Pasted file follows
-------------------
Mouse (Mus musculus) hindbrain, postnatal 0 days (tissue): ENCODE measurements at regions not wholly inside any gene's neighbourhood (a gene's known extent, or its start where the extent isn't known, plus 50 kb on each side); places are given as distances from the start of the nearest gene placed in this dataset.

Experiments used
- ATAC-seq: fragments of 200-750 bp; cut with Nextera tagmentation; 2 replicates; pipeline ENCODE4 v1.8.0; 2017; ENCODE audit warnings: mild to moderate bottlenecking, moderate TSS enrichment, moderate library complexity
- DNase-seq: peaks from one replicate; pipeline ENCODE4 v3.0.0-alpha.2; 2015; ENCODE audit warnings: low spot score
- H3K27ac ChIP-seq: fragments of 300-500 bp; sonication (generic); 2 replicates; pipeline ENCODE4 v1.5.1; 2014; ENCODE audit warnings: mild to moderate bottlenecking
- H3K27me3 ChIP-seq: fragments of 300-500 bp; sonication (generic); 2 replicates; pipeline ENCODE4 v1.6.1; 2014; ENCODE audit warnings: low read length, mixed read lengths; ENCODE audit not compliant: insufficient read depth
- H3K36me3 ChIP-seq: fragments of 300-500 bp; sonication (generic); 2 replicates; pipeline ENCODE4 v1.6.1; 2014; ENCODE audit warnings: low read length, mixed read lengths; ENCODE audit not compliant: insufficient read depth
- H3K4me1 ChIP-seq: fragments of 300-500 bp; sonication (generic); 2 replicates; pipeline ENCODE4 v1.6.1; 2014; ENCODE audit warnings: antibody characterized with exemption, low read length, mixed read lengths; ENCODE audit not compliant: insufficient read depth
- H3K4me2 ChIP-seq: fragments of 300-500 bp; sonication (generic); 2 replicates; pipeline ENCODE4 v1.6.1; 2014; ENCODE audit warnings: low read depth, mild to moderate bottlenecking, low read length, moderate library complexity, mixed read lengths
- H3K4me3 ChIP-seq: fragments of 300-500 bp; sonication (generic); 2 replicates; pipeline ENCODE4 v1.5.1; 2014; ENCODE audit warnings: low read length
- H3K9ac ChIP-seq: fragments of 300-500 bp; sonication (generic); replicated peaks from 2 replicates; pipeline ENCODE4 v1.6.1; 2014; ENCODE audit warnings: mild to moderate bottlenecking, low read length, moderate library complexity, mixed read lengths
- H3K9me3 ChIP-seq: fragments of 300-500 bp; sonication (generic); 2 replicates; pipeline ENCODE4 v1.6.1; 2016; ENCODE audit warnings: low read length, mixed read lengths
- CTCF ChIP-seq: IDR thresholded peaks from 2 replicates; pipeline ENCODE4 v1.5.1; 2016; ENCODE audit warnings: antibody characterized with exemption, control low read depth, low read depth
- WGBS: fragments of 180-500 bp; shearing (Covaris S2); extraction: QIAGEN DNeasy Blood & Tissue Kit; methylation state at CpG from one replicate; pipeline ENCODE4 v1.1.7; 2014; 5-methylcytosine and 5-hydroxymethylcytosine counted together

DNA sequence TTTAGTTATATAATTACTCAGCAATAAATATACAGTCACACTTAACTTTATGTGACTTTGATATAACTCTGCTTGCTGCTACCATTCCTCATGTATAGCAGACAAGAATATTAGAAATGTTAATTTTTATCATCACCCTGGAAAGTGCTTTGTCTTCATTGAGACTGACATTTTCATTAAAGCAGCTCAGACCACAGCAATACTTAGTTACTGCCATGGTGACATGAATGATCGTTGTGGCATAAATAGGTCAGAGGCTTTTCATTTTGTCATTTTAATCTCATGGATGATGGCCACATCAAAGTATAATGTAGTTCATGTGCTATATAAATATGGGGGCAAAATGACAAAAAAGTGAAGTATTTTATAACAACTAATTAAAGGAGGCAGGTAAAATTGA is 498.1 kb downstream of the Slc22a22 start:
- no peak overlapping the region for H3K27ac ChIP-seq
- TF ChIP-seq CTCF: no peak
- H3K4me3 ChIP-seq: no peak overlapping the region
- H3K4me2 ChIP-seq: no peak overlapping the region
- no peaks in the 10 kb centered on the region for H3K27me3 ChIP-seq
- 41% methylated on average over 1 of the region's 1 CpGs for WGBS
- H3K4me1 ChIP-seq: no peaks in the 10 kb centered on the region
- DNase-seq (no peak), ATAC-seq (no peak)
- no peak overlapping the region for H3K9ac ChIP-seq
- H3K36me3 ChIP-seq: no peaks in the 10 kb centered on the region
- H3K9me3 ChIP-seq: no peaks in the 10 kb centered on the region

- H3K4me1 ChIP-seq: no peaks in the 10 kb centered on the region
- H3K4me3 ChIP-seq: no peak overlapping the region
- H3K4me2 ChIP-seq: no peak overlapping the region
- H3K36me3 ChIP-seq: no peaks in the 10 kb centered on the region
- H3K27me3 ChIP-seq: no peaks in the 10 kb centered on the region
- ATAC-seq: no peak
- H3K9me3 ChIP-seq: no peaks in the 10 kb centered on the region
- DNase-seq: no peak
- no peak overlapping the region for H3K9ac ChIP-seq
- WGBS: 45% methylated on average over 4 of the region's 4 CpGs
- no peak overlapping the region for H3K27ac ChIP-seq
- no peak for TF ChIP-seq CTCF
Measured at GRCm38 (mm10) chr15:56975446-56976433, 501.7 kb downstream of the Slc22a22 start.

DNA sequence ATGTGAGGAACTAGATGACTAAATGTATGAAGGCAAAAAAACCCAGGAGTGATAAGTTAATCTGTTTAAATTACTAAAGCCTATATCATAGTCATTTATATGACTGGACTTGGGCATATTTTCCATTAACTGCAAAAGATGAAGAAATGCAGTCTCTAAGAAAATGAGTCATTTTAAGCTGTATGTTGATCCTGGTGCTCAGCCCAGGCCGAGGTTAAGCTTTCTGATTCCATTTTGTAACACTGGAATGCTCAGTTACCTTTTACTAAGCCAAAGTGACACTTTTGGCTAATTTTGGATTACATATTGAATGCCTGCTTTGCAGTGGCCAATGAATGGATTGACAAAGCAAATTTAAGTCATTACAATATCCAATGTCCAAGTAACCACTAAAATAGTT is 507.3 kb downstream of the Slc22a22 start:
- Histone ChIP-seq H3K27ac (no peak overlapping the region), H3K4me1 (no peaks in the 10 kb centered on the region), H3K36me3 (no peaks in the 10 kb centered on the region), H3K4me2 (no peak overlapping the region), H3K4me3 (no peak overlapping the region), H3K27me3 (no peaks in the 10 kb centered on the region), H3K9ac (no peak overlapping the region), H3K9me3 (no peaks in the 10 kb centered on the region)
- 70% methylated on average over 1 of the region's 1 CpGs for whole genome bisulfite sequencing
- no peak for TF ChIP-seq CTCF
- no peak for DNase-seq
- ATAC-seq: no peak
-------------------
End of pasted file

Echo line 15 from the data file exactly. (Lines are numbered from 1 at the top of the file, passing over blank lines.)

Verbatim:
DNA sequence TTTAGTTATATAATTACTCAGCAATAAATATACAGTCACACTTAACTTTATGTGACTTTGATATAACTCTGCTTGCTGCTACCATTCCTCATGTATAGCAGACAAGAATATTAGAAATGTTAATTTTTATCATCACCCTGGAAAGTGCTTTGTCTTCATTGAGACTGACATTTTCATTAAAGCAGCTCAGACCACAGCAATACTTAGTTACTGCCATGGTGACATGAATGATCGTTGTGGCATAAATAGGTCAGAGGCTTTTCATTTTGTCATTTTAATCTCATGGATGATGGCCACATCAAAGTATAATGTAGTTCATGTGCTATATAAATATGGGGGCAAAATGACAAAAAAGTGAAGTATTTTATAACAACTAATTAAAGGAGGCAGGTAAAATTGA is 498.1 kb downstream of the Slc22a22 start: